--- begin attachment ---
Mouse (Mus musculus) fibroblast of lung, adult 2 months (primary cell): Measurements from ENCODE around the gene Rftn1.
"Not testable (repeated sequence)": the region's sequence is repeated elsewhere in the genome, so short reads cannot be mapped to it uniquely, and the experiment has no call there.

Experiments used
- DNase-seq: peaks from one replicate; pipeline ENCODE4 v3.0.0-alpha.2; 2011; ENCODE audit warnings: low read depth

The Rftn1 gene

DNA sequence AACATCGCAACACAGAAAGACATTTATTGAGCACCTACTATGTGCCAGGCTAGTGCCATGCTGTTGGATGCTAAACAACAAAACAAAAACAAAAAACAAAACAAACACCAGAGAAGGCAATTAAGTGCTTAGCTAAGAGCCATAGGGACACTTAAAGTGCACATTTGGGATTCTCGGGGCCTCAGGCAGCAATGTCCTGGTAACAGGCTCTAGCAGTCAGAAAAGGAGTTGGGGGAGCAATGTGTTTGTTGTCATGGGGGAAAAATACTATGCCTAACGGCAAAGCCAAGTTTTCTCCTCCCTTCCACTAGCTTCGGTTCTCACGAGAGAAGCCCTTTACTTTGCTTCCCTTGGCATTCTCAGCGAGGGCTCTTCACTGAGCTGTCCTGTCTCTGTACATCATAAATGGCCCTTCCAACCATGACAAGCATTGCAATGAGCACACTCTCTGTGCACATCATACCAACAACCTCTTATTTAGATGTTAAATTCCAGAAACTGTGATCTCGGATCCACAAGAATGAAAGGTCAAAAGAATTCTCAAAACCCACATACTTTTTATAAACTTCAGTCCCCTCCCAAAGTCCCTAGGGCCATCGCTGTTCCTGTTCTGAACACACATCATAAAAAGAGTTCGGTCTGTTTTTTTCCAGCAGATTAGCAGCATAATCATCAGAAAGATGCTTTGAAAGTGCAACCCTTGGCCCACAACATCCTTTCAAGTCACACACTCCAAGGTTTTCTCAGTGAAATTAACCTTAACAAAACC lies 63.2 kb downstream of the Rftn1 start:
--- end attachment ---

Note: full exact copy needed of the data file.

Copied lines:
Mouse (Mus musculus) fibroblast of lung, adult 2 months (primary cell): Measurements from ENCODE around the gene Rftn1.
"Not testable (repeated sequence)": the region's sequence is repeated elsewhere in the genome, so short reads cannot be mapped to it uniquely, and the experiment has no call there.

Experiments used
- DNase-seq: peaks from one replicate; pipeline ENCODE4 v3.0.0-alpha.2; 2011; ENCODE audit warnings: low read depth

The Rftn1 gene

DNA sequence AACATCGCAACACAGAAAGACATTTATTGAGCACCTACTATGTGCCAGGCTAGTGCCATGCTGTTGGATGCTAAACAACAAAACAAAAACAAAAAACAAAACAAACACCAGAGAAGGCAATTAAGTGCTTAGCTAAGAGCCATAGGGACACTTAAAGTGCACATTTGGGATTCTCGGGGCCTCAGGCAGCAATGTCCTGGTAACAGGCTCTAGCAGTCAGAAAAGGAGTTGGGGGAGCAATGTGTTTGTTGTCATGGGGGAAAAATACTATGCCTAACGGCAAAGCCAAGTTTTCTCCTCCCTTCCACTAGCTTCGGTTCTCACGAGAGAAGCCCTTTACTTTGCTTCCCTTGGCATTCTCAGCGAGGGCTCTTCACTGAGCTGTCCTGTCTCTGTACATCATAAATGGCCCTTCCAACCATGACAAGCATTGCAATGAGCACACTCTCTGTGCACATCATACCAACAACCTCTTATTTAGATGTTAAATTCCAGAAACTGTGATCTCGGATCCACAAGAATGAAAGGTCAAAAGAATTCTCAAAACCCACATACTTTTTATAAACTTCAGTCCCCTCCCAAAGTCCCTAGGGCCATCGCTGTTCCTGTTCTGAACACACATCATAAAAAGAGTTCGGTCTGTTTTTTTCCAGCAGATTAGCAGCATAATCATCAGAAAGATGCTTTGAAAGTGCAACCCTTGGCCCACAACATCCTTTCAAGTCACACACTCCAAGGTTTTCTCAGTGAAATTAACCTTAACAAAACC lies 63.2 kb downstream of the Rftn1 start: